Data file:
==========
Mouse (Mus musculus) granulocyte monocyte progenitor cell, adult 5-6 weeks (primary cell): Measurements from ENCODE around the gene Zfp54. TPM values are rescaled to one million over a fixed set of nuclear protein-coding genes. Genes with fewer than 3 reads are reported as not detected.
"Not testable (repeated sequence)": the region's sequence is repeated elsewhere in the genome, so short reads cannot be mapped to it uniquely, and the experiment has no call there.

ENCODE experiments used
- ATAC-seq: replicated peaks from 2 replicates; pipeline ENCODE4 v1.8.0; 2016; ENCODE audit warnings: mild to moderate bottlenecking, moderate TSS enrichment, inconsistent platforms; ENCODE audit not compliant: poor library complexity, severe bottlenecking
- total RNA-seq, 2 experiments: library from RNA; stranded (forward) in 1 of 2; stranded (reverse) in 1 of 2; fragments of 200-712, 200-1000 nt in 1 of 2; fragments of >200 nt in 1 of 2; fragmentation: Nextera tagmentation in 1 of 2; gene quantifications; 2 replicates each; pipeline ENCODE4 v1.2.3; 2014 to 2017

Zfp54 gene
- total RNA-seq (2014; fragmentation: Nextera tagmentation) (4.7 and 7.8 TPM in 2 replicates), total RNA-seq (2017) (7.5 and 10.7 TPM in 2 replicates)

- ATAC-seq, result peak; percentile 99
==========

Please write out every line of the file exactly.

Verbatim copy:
Mouse (Mus musculus) granulocyte monocyte progenitor cell, adult 5-6 weeks (primary cell): Measurements from ENCODE around the gene Zfp54. TPM values are rescaled to one million over a fixed set of nuclear protein-coding genes. Genes with fewer than 3 reads are reported as not detected.
"Not testable (repeated sequence)": the region's sequence is repeated elsewhere in the genome, so short reads cannot be mapped to it uniquely, and the experiment has no call there.

ENCODE experiments used
- ATAC-seq: replicated peaks from 2 replicates; pipeline ENCODE4 v1.8.0; 2016; ENCODE audit warnings: mild to moderate bottlenecking, moderate TSS enrichment, inconsistent platforms; ENCODE audit not compliant: poor library complexity, severe bottlenecking
- total RNA-seq, 2 experiments: library from RNA; stranded (forward) in 1 of 2; stranded (reverse) in 1 of 2; fragments of 200-712, 200-1000 nt in 1 of 2; fragments of >200 nt in 1 of 2; fragmentation: Nextera tagmentation in 1 of 2; gene quantifications; 2 replicates each; pipeline ENCODE4 v1.2.3; 2014 to 2017

Zfp54 gene
- total RNA-seq (2014; fragmentation: Nextera tagmentation) (4.7 and 7.8 TPM in 2 replicates), total RNA-seq (2017) (7.5 and 10.7 TPM in 2 replicates)

- ATAC-seq, result peak; percentile 99